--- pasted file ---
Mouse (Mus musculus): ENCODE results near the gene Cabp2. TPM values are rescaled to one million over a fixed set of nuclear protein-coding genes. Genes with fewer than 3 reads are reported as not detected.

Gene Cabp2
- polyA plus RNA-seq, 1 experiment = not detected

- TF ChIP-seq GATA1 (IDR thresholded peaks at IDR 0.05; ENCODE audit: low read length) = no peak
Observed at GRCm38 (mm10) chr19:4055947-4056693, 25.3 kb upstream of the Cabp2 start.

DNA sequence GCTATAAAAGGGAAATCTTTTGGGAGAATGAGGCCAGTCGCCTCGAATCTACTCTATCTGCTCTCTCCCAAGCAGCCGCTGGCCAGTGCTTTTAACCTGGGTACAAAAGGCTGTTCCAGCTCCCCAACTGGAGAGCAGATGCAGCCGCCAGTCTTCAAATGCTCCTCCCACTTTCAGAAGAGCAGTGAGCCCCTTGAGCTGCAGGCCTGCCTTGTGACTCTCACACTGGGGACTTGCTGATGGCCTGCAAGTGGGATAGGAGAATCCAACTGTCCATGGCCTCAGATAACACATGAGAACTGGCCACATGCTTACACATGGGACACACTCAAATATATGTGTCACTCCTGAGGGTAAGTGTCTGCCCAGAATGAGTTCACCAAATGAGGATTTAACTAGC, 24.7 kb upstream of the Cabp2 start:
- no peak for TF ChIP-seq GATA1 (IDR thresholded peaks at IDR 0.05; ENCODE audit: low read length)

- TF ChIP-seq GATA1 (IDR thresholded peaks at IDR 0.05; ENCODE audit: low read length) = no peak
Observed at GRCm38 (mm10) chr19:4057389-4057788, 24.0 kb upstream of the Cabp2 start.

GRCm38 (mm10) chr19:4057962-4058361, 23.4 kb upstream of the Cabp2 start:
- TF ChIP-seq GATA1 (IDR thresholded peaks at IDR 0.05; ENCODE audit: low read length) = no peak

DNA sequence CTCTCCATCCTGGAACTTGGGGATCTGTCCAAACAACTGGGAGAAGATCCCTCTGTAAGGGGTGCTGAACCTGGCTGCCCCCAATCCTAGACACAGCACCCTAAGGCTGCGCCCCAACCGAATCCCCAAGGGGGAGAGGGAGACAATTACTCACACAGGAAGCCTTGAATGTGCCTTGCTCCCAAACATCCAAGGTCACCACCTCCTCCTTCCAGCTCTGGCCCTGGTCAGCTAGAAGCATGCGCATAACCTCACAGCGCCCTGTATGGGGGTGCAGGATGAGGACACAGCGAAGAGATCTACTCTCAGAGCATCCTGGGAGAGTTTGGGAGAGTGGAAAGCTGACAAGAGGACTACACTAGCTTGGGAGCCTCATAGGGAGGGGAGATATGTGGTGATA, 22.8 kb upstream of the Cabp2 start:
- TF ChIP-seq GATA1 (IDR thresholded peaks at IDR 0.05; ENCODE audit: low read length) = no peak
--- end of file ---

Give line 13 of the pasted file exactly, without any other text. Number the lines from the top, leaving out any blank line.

- TF ChIP-seq GATA1 (IDR thresholded peaks at IDR 0.05; ENCODE audit: low read length) = no peak